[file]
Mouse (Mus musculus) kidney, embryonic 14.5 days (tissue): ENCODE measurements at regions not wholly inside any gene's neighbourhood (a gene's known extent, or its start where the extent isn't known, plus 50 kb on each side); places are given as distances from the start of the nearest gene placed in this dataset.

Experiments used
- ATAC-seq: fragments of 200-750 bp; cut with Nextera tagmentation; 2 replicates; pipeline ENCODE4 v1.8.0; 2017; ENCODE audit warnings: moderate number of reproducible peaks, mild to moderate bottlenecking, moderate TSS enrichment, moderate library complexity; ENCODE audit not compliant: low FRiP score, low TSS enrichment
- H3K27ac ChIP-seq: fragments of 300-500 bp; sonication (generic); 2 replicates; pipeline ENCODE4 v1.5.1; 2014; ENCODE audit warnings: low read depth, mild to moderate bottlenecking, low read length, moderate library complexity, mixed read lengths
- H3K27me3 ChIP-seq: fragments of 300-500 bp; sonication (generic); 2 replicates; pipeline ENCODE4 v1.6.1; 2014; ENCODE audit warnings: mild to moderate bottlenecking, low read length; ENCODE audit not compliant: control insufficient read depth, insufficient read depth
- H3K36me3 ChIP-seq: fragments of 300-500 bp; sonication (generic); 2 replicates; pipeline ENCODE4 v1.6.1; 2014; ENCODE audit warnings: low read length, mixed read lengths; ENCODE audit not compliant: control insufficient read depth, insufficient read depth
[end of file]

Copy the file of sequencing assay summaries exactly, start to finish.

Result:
Mouse (Mus musculus) kidney, embryonic 14.5 days (tissue): ENCODE measurements at regions not wholly inside any gene's neighbourhood (a gene's known extent, or its start where the extent isn't known, plus 50 kb on each side); places are given as distances from the start of the nearest gene placed in this dataset.

Experiments used
- ATAC-seq: fragments of 200-750 bp; cut with Nextera tagmentation; 2 replicates; pipeline ENCODE4 v1.8.0; 2017; ENCODE audit warnings: moderate number of reproducible peaks, mild to moderate bottlenecking, moderate TSS enrichment, moderate library complexity; ENCODE audit not compliant: low FRiP score, low TSS enrichment
- H3K27ac ChIP-seq: fragments of 300-500 bp; sonication (generic); 2 replicates; pipeline ENCODE4 v1.5.1; 2014; ENCODE audit warnings: low read depth, mild to moderate bottlenecking, low read length, moderate library complexity, mixed read lengths
- H3K27me3 ChIP-seq: fragments of 300-500 bp; sonication (generic); 2 replicates; pipeline ENCODE4 v1.6.1; 2014; ENCODE audit warnings: mild to moderate bottlenecking, low read length; ENCODE audit not compliant: control insufficient read depth, insufficient read depth
- H3K36me3 ChIP-seq: fragments of 300-500 bp; sonication (generic); 2 replicates; pipeline ENCODE4 v1.6.1; 2014; ENCODE audit warnings: low read length, mixed read lengths; ENCODE audit not compliant: control insufficient read depth, insufficient read depth